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Accessible Resources for Cultural Heritage EcoSystems

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Technical innovations help overcome access barriers to cultural spaces

Working with people with disabilities, the ARCHES project developed innovative technological solutions to increase access to cultural artefacts. These included sign language video avatars, tactile artwork reliefs, barrier-free apps for museum visits and games for smartphones and tablets.

Digital Economy

When accessing our shared cultural heritage, people’s needs defy neat categorisation. With physical or cognitive impairments, traditional categories such as ‘blind’ or ‘learning difficulties’ are sometimes too broad and can lead to victimisation. The EU-supported ARCHES project, led by VRVis, focused on a range of access needs, exploiting current and emerging technology to overcome barriers. Using participatory methods, the researchers created tools including: sign language video avatars (a computer-generated person who offers information in sign language), a museum app, a museum-orientated tablet game (accessible to blind people) and the prototype of a portable visual perception 2.5D printer able to create tactile replications of masterpieces (such as paintings by Bruegel). The interactive nature of these tactile artefacts was further enhanced with the inclusion of surround sound audio reflecting the artefact’s content, developed by another EU-funded and collaborating project, PLUGGY. A patent application has been filed for the relief printer. Additionally the National Weather Forecast Services of Austria is interested in the sign language video avatar.

Co-creating with the experts

The project adopted a participatory research method which engaged people with a wide range of disabilities and access preferences as co-researchers. “These participants were the experts on their specific needs and accessibility in general,” explains Gerd Hesina, CEO of VRVis. “As all people are different and defy categorisation, it wouldn’t have been fair to ask them to label themselves or, worse, for others to.” When technology companies presented designs to users in test sessions, the users fed back their own ideas for features and tools. The end results included an app that guides a visitor through the museum, accompanied by a game relating to the museum’s artwork and a web platform where all the content is accessible. The project also created 2.5D tactile reliefs from 2D museum artefacts, using a semi-automatic process where digital tools generate a model which is then milled in a durable material, allowing visitors to experience shape, perspective and texture, through touch. This is enhanced by a gesture-controlled multimedia guide including audio/text/sign language description, soundscapes, additional visual material (projections, videos and scans) and on-screen animations. The team exploited emerging technologies where they could, for example developing sign language avatars. These technologies were tested for design, layout, accessibility settings, content and user-friendliness by more than 200 participants in four in-museum participatory research groups in Austria, Spain and the United Kingdom.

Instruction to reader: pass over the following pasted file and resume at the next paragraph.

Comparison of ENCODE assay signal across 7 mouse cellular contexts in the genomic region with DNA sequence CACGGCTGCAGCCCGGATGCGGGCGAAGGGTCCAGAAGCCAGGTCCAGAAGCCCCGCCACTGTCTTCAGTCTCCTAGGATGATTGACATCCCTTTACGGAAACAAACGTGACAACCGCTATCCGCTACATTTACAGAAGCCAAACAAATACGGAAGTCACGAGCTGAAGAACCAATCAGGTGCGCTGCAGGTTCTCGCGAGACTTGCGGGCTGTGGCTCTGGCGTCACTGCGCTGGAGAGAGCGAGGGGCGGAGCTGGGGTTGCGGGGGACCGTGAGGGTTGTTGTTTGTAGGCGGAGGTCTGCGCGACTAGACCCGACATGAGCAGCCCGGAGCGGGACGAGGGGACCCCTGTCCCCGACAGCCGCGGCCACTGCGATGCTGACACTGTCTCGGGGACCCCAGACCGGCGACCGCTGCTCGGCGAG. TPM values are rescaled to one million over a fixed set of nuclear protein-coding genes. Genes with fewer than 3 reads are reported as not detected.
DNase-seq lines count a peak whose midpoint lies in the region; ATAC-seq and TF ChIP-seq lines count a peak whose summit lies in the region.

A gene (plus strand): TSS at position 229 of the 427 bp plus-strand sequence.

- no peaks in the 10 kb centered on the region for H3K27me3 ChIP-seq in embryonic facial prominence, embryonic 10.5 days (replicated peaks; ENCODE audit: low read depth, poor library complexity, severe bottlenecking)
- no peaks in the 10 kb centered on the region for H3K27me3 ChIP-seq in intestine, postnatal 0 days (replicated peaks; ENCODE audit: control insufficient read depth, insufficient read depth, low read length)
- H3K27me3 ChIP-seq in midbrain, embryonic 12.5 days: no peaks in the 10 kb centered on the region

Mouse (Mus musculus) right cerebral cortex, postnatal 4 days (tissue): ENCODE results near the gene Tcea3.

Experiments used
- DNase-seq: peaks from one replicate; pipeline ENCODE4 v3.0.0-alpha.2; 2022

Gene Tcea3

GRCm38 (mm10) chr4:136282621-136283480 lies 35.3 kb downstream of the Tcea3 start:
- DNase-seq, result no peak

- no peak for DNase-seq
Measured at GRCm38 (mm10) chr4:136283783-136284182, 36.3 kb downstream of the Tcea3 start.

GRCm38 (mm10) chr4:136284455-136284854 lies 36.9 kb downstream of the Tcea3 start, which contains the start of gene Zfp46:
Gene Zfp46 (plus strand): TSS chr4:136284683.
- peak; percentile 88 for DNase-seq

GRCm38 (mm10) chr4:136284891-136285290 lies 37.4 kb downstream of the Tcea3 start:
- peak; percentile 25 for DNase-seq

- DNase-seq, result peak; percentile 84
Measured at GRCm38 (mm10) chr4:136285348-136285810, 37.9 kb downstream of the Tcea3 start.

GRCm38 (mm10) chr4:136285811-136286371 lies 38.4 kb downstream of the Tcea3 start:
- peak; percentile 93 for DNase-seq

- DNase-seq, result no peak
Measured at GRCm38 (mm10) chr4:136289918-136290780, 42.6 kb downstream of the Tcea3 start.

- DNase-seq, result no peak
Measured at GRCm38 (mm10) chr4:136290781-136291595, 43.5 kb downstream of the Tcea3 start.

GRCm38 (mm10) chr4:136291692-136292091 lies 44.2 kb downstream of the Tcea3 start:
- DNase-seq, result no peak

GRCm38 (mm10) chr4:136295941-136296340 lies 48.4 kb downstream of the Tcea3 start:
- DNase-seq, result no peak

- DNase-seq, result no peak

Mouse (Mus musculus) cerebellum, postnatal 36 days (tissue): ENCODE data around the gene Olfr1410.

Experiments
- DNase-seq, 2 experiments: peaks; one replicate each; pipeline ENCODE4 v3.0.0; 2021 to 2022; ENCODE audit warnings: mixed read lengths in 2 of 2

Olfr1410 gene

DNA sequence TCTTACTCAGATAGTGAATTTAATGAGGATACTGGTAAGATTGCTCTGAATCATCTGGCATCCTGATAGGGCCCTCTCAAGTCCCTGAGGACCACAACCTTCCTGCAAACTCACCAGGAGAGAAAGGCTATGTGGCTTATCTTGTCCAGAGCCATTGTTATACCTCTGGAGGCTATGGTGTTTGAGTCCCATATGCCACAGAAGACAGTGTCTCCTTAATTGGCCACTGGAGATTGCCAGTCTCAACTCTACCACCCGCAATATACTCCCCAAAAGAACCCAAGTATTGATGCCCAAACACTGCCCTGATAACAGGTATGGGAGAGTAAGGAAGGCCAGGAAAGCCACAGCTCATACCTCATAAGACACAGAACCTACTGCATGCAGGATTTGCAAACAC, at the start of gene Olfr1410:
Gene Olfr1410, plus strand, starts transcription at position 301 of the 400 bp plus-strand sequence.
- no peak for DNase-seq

Beyond access issues

ARCHES’s inclusive technology helps ensure not only public access to cultural institutions, but more importantly, that all EU citizens are able to more easily participate in political, cultural and social activities. “It’s not just about improving access to services, but also ensuring that rights and needs are recognised. This involves embracing differences and changing the way we work,” says Hesina. “Overall, ARCHES’s participants felt that their voices were heard and for many it was empowering.” Currently, apps and games from the project are available for download from Google Play and the Apple Store, for use in the participating museums and at home. The multimedia guide will be on display at the six participating museums (Museo Thyssen-Bornemisza in Spain, Victoria & Albert Museum in the United Kingdom, KHM-Museumsverband in Austria, Museo Lázaro Galdiano in Spain, The Wallace Collection in the United Kingdom and Museo de Bellas Artes de Asturias in Spain) and is being marketed to European museums alongside the tactile reliefs – over the coming months it will be shown at four different exhibitions in Austria alone. A guidebook for museums was published in three languages, outlining how to set up and run a participatory research group. The sign language avatar is being further developed under the EU-supported SiMAX project and will be taken forward by the company SignTime (after the project’s end date of February 2020) to improve multilingual signing-gestures.


ARCHES, cultural heritage, museum, access, disabilities co-creating, app, 2.5D, relief, artefacts, printer

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